I Am Not a Number by Jenny Kay Dupuis and Kathy Kacer
Based on the life of co-author Jenny Kay Dupuis’ grandmother, I Am Not a Number is a hugely necessary book that brings a terrible part of Canada’s history to light in a way that children can learn from and relate to.

Schomburg: The Man Who Built a Library by Carole Boston Weatherford
Amid the scholars, poets, authors, and artists of the Harlem Renaissance stood an Afro–Puerto Rican named Arturo Schomburg. This law clerk’s life’s passion was to collect books, letters, music, and art from Africa and the African diaspora and bring to light the achievements of people of African descent through the ages. When Schomburg’s collection became so big it began to overflow his house (and his wife threatened to mutiny), he turned to the New York Public Library, where he created and curated a collection that was the cornerstone of a new Negro Division. A century later, his groundbreaking collection, known as the Schomburg Center for Research in Black Culture, has become a beacon to scholars all over the world.

Lailah's Lunchbox: A Ramadan Story by Reem Faruqi
Lailah is in a new school in a new country, thousands of miles from her old home, and missing her old friends. When Ramadan begins, she is excited that she is finally old enough to participate in the fasting but worried that her classmates won't understand why she doesn't join them in the lunchroom.

The Day You Begin by Jacqueline Woodson
There are many reasons to feel different. Maybe it's how you look or talk, or where you're from; maybe it's what you eat, or something just as random. It's not easy to take those first steps into a place where nobody really knows you yet, but somehow you do it.

Jacqueline Woodson's lyrical text and Rafael López's dazzling art reminds us that we all feel like outsiders sometimes-and how brave it is that we go forth anyway. And that sometimes, when we reach out and begin to share our stories, others will be happy to meet us halfway.

The Boy and the Wall by Amahl Bishara
In the story, a Palestinian boy recalls one spring when a high concrete wall was built next to his home. The new gigantic wall brings many concerns for the boy: his soccer field, places to pick flowers, his father’s safety in commuting to work in Jerusalem, and his turtle’s adjustment to a refugee camp. Portraying the boy’s experiences and thoughts through conditional statements reflects the boy’s longing to go home, which is not physically far away from the camp, yet politically distant.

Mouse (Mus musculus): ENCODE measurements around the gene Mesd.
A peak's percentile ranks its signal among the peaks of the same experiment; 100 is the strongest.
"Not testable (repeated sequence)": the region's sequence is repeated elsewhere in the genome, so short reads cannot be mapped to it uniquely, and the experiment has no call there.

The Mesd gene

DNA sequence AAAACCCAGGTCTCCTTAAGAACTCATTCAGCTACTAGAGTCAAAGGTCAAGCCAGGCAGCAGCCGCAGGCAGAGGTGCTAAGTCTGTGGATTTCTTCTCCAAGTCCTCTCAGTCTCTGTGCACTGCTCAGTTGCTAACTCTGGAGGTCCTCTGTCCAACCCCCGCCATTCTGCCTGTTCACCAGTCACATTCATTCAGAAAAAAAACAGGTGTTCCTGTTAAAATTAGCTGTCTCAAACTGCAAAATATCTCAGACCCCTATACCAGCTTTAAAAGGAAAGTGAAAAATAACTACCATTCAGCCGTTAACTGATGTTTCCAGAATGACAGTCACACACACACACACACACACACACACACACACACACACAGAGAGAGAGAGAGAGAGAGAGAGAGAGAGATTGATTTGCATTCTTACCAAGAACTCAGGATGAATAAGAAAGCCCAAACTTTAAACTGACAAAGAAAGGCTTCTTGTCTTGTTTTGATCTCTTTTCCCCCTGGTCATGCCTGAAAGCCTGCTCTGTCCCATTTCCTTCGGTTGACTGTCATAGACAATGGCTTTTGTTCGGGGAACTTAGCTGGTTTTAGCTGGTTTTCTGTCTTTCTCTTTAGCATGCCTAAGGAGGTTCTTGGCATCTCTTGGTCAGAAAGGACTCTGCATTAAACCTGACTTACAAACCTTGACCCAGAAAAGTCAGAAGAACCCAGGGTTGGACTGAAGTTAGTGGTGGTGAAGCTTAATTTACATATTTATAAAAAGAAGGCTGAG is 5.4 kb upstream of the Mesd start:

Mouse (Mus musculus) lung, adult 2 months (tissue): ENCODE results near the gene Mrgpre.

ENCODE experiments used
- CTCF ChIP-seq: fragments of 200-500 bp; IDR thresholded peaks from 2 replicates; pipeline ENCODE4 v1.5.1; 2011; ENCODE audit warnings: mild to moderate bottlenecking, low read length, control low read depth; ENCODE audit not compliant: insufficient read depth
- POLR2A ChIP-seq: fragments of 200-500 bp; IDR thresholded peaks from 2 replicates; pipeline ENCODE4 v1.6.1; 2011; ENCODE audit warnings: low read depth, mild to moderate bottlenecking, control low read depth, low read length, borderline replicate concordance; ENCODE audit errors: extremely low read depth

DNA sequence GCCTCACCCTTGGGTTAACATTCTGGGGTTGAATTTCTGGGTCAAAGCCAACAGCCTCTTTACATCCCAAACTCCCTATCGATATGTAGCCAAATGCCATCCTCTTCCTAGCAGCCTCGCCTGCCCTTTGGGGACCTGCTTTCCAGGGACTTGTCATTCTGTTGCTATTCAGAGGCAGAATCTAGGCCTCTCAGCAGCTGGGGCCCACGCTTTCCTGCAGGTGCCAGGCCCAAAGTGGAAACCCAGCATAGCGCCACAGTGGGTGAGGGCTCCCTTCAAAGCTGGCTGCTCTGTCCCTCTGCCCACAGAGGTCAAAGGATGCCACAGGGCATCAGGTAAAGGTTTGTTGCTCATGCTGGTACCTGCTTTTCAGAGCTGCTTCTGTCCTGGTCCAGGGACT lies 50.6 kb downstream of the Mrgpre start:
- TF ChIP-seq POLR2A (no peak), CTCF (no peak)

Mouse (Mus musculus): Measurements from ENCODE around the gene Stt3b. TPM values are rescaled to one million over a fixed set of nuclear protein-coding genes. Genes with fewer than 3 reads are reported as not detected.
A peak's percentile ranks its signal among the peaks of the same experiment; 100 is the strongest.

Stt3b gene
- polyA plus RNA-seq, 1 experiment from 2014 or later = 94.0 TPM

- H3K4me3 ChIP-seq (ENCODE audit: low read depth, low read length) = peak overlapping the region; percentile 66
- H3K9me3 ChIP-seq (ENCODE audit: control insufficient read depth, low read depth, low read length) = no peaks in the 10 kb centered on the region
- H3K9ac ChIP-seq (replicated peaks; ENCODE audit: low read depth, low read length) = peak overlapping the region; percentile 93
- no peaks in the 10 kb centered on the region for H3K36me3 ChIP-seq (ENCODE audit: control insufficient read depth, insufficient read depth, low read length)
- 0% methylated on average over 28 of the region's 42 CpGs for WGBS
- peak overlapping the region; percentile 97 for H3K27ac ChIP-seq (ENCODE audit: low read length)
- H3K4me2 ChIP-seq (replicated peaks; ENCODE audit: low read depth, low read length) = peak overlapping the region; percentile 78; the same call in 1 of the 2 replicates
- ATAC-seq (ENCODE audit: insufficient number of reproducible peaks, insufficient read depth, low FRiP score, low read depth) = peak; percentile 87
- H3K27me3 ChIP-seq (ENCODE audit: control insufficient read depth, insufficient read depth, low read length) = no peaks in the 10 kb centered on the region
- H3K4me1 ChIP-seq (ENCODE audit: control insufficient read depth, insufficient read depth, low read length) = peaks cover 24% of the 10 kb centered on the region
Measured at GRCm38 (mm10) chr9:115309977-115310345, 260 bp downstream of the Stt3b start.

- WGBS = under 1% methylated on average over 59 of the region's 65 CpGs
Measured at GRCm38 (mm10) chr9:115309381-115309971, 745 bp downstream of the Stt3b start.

The Whispering Town by Jennifer Elvgren
In lyrical text, Carole Boston Weatherford describes Tubman's spiritual journey as she hears the voice of God guiding her North to freedom on that very first trip to escape the brutal practice of forced servitude. Tubman, courageous and compassionate, and deeply religious, would take nineteen subsequent trips back South, never being caught, but none as profound as this first. Harriet Tubman's bravery and relentless pursuit of freedom are a testament to the resilience of the human spirit.

Moses: When Harriet Tubman Led Her People to Freedom by Carole Boston Weatherford
In lyrical text, Carole Boston Weatherford describes Tubman's spiritual journey as she hears the voice of God guiding her North to freedom on that very first trip to escape the brutal practice of forced servitude. Tubman, courageous and compassionate, and deeply religious, would take nineteen subsequent trips back South, never being caught, but none as profound as this first. Harriet Tubman's bravery and relentless pursuit of freedom are a testament to the resilience of the human spirit.

When I Was Eight by Christy Jordan-Fenton and Margaret Pokiak-Fenton
Olemaun is eight and knows a lot of things. But she does not know how to read. Ignoring her father's warnings, she travels far from her Arctic home to the outsiders' school to learn. The nuns at the school call her Margaret. They cut off her long hair and force her to do menial chores, but she remains undaunted. Her tenacity draws the attention of a black-cloaked nun who tries to break her spirit at every turn. But the young girl is more determined than ever to learn how to read. Based on the true story of Margaret Pokiak-Fenton, and complemented by stunning illustrations, When I Was Eight makes the bestselling Fatty Legs accessible to younger readers. Now they, too, can meet this remarkable girl who reminds us what power we hold when we can read.